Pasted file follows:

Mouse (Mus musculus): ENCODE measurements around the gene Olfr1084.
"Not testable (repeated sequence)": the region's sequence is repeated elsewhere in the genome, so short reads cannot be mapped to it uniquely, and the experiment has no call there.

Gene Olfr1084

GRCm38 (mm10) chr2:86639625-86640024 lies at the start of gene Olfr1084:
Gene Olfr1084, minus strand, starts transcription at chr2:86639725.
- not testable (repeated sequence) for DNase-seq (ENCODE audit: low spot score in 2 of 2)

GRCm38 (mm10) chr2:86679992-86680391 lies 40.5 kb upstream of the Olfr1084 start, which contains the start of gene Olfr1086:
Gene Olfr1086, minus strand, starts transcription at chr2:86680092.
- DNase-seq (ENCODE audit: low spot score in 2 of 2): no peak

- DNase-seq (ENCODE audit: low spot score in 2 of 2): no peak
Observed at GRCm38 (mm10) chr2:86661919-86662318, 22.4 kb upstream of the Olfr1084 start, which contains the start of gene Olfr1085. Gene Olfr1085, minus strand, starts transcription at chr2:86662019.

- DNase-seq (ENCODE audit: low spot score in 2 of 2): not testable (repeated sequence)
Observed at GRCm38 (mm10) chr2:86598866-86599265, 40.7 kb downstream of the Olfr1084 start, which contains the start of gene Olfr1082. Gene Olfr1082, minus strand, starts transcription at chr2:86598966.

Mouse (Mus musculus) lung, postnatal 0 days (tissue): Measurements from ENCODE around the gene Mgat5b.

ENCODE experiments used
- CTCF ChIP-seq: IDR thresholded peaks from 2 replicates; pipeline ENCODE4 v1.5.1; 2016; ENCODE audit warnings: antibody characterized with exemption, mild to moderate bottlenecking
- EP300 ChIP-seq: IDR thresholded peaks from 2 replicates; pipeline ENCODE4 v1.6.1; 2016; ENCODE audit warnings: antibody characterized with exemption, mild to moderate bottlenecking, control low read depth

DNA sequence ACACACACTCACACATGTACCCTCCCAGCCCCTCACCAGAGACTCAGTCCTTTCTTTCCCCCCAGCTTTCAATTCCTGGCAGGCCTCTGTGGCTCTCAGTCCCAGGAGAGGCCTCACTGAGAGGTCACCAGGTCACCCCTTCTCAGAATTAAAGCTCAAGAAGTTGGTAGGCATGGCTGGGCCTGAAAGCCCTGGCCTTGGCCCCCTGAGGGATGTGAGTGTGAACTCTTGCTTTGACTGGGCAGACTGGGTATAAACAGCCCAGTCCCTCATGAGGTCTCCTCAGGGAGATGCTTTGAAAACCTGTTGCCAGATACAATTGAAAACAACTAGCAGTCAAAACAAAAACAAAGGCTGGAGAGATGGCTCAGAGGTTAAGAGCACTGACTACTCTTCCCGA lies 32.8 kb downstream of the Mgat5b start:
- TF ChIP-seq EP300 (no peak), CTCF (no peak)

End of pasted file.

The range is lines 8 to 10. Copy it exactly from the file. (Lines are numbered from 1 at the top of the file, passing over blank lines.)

Gene Olfr1086, minus strand, starts transcription at chr2:86680092.
- DNase-seq (ENCODE audit: low spot score in 2 of 2): no peak

- DNase-seq (ENCODE audit: low spot score in 2 of 2): no peak